Love is, first, an Inside Job
Two weeks pass and Julie feels confident she has absorbed the definition of romantic love and its implications.
“What appealed to me,” she said, again in Dr. Braun’s office, “were the words ‘mutual appreciation and acceptance.’ Applying it to Joe and me would mean that Joe would recognize my value, my judgment, my significance.
I feel good about that because I deserve appreciation as his partner. And I deserve to have the love and respect I show him extended in return,” she said with conviction.
Dr. Braun smiled, “Yes, Julie. You’re on the right track. Love is a reciprocal process.”
“What’s wrong?” Dr. Braun reached for tissues from the box on the table. Handing them to Julie, she said, “Something we’ve just said is troubling you. What is it?”
“I don’t know. The strangest feeling just washed over me. I felt dizzy, disoriented like I felt that night when Joe walked out. That night when something frightened me inside.”
“Something like an anxiety attack?” asks Dr. Braun. “Did you develop feelings of doubt concerning what you deserve from your relationship with Joe? Are you doubting your self-worth? Do you fear his rejection?”
Staring at the picture on the wall, Julie tapped the arm of the chair, her mind racing in conflicting directions. “Of course not! She raised her voice. “I feel good about myself. I’m a professional competent woman.
It’s just that men don’t readily make commitments today. You can’t rush them. Joe’s very busy you know. Maybe he gives me all he can. Maybe I should be more understanding. More tolerant. You know, I have put on a few pounds, maybe if . . .”
“Do you realize what’s taking place here? Do you? Initially, you felt so confident and voiced your right to be loved and appreciated. Suddenly, whether you believe it or not, you questioned your worth. You said ‘Am I worthy enough? Am I attractive enough? Do I deserve his time? Am I as important as his other activities? What right do I have to ask more from him? Isn’t his career more important than mine?’
You’re putting him on a pedestal and convicting yourself to lie at his feet, willing to take whatever scraps of time and attention he offers. Is that what you want?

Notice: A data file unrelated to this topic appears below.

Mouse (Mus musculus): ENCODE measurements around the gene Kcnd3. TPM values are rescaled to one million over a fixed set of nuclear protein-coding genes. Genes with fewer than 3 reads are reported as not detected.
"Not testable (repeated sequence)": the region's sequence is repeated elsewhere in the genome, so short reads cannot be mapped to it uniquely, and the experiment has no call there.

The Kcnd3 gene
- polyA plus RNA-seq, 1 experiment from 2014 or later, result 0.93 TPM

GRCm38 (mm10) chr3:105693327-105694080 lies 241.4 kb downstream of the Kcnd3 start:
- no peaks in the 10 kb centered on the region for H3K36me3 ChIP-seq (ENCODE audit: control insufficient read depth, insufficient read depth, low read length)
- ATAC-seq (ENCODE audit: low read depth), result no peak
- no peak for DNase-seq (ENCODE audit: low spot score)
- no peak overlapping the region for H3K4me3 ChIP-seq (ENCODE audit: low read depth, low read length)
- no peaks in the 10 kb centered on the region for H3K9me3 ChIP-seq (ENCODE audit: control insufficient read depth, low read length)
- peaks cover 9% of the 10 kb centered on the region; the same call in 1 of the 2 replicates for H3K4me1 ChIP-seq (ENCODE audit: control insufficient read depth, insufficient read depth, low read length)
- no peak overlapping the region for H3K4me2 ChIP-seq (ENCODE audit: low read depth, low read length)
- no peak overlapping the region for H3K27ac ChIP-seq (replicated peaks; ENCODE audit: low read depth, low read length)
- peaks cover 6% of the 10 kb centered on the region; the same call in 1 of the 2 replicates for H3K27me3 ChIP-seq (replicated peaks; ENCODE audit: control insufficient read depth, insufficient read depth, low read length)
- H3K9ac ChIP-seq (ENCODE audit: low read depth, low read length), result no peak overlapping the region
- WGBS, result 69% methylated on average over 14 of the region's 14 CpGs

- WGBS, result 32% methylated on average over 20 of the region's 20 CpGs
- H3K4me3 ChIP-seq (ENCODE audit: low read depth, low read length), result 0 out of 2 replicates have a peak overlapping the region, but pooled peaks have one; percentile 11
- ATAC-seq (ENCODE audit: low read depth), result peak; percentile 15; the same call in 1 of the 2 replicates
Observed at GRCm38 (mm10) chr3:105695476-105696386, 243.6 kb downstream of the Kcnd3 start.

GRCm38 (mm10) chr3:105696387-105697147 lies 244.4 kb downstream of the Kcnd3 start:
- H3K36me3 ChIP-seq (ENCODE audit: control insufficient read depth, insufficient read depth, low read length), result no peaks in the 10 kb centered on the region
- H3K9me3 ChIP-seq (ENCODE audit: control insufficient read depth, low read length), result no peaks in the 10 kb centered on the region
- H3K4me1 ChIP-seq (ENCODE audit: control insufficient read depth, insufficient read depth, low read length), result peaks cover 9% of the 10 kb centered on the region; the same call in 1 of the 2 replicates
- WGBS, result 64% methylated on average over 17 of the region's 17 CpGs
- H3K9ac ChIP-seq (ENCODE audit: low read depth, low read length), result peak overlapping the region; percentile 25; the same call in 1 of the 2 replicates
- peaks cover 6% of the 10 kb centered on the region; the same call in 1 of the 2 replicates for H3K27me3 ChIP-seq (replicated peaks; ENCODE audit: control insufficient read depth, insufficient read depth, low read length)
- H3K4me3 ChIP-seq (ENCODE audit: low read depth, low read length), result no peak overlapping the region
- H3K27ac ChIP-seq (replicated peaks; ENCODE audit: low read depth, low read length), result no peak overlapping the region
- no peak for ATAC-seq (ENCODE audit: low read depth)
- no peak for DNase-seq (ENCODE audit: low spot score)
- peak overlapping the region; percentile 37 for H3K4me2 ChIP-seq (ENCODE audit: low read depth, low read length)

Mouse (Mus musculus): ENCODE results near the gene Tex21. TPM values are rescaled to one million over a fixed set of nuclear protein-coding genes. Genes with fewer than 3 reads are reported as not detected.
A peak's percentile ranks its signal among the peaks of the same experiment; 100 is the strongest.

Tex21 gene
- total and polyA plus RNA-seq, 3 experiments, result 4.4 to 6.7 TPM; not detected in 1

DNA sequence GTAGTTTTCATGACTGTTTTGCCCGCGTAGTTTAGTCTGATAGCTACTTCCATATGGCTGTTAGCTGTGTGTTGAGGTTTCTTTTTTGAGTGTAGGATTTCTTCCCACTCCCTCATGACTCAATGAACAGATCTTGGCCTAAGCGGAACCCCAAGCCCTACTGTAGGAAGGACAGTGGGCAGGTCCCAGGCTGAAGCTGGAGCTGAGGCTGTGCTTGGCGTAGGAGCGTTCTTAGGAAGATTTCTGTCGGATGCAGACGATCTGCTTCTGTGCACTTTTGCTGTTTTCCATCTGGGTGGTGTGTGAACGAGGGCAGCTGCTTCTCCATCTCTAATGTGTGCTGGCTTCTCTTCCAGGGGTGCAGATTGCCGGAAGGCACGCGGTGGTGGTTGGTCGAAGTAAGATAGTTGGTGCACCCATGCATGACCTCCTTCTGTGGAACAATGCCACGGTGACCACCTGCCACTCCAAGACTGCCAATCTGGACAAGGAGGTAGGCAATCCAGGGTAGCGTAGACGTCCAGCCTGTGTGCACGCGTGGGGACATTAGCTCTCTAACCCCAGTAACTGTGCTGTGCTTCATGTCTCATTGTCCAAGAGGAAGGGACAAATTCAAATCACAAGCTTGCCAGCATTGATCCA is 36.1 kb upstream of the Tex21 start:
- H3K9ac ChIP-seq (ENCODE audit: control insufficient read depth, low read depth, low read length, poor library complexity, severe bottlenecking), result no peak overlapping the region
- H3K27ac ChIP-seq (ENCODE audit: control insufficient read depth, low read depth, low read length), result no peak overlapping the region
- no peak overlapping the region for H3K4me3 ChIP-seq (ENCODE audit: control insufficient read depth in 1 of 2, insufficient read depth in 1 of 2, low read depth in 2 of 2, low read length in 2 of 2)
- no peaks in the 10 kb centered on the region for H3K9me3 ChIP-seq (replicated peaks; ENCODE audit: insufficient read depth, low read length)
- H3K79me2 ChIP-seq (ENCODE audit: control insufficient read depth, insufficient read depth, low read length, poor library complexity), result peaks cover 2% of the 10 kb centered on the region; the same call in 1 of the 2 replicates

“How can you expect Joe to appreciate you if you don’t appreciate yourself? You are second-guessing your values, your judgment, your significance. If you second guess yourself, how can you expect he would do any less?”
“Are you suggesting that I am somehow my own worst enemy?”
“Julie, let’s talk first love and then you answer that question yourself.
“First love is self-love. Without the love of self-first, one cannot confidently give and receive love. Only when we realize who we are, and accept ourselves, can we understand how to integrate the love of someone else into the rest of our existence.”
“Oh, no. Don’t tell me this will be a lecture on the value of self-esteem.” Julie shook her head agitated. “I’ve read the self-help books and some of them are helpful, but I thought these sessions would be different. Don’t take offense, but I don’t need this. Besides we’re in the here and now. Right now. And I want to deal with the essence of today. Not looking back twenty or thirty years ago to my childhood.”
Leaning forward, looking straight into Julie’s eyes, Dr. Braun said, “OK. Let’s talk reality here and now. The reality of Julie Shannon. Who are you deep inside? What makes you tick? What are your goals, strengths, talents, perspectives, ideas, likes and dislikes? What would you need in your life to balance out your weaknesses and promote personal growth?
“Here,” she handed Julie a notebook. “As a first step, I’d like you to take this and develop a self-profile.”